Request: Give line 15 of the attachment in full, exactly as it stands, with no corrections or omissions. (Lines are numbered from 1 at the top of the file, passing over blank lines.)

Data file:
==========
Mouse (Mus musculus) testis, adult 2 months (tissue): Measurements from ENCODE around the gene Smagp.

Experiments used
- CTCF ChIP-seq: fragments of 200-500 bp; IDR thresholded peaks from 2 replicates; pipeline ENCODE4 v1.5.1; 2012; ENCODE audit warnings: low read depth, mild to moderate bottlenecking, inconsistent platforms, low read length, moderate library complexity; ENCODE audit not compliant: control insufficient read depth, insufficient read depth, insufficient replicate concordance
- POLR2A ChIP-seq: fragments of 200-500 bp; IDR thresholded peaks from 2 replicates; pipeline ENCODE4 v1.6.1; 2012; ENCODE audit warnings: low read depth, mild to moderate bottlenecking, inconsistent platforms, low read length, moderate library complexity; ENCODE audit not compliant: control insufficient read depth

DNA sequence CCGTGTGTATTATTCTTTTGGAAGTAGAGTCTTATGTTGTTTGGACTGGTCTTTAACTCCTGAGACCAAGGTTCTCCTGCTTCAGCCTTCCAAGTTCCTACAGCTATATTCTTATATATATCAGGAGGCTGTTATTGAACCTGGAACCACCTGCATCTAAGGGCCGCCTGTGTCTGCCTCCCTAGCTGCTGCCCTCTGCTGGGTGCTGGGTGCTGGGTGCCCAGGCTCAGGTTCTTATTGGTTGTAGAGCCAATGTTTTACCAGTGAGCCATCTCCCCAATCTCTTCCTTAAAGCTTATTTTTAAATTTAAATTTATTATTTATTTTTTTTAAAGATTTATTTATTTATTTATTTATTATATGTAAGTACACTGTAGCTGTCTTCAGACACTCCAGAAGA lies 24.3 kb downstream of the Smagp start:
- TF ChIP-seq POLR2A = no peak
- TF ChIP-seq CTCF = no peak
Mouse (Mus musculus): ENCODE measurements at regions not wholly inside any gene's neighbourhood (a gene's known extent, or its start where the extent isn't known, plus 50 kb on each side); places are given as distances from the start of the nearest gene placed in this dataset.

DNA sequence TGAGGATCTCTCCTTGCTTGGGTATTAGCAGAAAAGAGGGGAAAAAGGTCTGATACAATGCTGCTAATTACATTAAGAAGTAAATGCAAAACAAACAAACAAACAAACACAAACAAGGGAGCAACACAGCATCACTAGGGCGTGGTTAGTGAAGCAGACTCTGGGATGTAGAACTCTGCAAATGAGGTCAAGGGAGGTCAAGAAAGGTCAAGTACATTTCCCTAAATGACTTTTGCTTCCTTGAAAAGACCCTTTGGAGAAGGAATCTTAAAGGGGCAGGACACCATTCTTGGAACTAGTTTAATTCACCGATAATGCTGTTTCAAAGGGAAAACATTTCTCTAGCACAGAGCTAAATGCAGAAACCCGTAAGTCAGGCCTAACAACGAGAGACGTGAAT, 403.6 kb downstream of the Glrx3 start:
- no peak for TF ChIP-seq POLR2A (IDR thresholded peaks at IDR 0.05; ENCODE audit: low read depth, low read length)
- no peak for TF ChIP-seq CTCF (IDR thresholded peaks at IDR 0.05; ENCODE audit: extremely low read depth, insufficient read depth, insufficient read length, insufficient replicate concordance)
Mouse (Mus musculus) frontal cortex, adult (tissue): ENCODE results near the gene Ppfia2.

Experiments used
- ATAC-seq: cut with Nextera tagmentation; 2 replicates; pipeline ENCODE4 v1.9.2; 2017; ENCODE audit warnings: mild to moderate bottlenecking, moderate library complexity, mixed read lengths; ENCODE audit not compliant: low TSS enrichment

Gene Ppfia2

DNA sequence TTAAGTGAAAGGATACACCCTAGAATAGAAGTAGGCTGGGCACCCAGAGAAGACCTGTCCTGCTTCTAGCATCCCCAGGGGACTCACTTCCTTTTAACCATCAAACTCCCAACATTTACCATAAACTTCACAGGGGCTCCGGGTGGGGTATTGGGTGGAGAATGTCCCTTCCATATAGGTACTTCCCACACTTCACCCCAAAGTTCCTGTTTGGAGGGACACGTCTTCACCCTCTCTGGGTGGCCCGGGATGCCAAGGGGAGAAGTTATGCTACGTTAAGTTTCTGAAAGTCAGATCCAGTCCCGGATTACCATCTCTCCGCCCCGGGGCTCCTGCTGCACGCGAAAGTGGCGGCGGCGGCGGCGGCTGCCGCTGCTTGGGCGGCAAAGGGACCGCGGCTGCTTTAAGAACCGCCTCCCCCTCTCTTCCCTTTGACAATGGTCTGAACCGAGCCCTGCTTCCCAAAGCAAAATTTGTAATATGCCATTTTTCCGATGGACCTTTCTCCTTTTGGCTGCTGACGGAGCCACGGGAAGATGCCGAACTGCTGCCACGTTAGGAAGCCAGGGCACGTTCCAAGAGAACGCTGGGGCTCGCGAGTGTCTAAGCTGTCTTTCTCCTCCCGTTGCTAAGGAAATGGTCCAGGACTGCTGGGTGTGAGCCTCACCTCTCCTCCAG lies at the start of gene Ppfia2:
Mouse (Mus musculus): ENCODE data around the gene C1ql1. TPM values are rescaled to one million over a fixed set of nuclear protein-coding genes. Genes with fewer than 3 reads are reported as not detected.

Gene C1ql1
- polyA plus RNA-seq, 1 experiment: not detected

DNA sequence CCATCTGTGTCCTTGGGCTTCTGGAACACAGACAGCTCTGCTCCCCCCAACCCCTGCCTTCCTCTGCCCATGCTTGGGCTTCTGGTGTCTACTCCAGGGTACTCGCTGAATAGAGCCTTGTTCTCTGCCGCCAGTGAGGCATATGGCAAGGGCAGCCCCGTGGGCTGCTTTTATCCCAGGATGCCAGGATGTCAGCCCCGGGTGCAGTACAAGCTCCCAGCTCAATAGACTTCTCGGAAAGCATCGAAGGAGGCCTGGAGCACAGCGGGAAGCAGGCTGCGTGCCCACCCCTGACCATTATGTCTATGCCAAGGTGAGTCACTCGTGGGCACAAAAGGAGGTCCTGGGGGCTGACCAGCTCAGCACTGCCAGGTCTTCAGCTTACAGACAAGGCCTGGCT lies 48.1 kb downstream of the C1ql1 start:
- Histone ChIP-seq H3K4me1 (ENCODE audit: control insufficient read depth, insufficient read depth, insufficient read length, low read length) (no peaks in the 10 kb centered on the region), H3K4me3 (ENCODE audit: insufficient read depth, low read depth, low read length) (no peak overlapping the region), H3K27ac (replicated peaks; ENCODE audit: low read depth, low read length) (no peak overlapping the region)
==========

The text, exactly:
Gene Ppfia2